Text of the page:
An Illinois weatherman complained on air about his station’s repeated “Code Red” weather warnings. Now his job appears to be on the line.
CNN reported that the weatherman, Joe Crain, works for its affiliate WICS in Springfield, Illinois. On June 5, Crain went off script to criticize his network, saying, “‘Code Red’ was created by likely a journalism school graduate.”
“A lot of people not happy with this since we’ve implemented it,” he continued. “That’s evident by the thousands of comments on social media, letters to the editor, frequent calls to local talk-radio shows.”
He would later apologize to viewers for his word choices, but not for his criticism.
“This is a corporate initiative, the ‘Code Red’ alert, and behind the scenes many of us have tried to dissuade it for the last few months, to try something else that’s less controversial to the viewers,” he said.
It is now June 11, and according to CNN, Crain has not appeared on air since his comments went viral. The network reported that “his job may now be on the line.”
“In addition, several companies have stopped advertising with the station in solidarity with Crain and his commentary against the corporate decision-makers,” CNN reported.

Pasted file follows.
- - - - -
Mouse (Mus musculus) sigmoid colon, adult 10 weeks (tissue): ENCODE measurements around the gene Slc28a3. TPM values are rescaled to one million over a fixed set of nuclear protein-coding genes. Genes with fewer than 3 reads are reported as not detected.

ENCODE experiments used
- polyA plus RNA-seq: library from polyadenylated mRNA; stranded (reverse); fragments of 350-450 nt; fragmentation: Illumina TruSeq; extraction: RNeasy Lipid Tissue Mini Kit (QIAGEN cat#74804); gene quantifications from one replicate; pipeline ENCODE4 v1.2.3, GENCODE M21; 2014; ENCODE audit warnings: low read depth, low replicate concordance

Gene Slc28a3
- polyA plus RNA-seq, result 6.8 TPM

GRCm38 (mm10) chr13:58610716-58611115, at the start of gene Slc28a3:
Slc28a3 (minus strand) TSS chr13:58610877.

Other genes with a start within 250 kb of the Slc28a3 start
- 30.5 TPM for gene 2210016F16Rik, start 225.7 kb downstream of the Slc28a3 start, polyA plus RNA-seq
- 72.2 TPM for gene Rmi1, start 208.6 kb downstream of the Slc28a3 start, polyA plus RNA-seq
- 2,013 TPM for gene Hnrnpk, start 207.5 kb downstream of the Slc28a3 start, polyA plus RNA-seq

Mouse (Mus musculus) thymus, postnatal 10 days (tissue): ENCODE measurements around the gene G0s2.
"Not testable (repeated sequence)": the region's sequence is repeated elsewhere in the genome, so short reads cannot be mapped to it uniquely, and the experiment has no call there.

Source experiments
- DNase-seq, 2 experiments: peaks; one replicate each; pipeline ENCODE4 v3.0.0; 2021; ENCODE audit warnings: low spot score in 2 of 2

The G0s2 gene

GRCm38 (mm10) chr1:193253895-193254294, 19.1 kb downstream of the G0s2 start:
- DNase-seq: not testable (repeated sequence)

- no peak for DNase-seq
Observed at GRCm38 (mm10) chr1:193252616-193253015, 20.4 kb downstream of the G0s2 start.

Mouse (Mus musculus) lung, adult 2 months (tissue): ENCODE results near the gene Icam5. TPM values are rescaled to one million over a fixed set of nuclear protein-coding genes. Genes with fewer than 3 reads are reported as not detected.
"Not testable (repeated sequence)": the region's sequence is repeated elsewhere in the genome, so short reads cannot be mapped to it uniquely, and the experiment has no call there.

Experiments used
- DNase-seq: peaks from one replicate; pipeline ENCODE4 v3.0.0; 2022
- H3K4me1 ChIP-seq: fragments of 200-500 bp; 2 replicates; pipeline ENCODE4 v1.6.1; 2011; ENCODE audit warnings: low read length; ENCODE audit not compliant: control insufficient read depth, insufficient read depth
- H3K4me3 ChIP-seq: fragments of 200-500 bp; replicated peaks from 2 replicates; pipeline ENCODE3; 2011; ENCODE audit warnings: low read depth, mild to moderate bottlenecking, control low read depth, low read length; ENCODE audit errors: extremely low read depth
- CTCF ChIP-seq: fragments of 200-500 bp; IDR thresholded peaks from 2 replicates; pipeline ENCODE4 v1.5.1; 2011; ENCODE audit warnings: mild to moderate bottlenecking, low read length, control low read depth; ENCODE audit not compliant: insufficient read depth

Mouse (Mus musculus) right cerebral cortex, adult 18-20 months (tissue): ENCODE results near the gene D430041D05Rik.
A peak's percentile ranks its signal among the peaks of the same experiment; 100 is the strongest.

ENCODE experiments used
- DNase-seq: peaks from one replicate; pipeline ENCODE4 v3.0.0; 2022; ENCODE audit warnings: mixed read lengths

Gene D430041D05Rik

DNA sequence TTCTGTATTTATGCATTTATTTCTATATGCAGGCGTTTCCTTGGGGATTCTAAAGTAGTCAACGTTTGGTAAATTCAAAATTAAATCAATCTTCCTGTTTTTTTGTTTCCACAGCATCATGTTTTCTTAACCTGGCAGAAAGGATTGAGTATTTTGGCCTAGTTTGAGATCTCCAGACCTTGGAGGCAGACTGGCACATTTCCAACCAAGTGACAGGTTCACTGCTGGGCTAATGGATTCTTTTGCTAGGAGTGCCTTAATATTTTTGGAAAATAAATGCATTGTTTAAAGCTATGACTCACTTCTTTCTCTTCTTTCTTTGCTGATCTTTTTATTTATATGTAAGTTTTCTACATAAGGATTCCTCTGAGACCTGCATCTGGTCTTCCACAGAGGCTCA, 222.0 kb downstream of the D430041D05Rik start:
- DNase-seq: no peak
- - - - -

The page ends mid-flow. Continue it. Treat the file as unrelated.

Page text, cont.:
Crain’s main complaint about the “Code Red” alerts was that there was no nuance to the warning, as “not all storms are created equal,” he said.
WICS is owned by Sinclair Broadcasting Group, which defended the alerts in a statement to The Washington Post.
“That afternoon there was significant storm damage in the area including trees falling on homes, downed power lines, and hail storms. Thankfully, residents were adequately warned to prepare,” the statement said.
CNN made sure to note that Sinclair “has come under heightened scrutiny in the past couple years,” without noting that scrutiny comes from left-wing outlets because Sinclair is conservative-leaning.
Sinclair’s statement to the Post added that the increase in “Code Red” alerts was the result of an active weather pattern, “given the severe weather-related events across the country in recent weeks.” The broadcasting group said the decision to issue the alerts came from local meteorologists and not Sinclair.
Crain’s bio no longer appears on the company website, yet he would not tell CNN the current status of his employment. Sinclair would not tell the Post the status of Crain’s employment, either.
Other meteorologists have stepped up to defend Crain, who earned his degree in broadcast meteorology from Mississippi State University, as well. Erik Dean, the chief meteorologist at K2TV in Casper, WY, told the Post that broadcasters should “Let meteorologists do their job,” and for management to “stay out of it.”
Kit Cloninger, the weekend meteorologist at KSNB in Hastings, NE, wrote that “consistency is key with broadcasting.”
“Otherwise, viewers may wonder why one station issued an ‘alert day’ while another one didn’t.”
Crain noted in his original monologue that a one-size-fits-all alert doesn’t help.
“It’s not the perfect solution because, of course, with ‘Code Red,’ it’s all inclusive. It doesn’t recognize that not all storms are created equal,” Crain said.
The National Weather Service, for example, has a 1-5 scale to rate storms.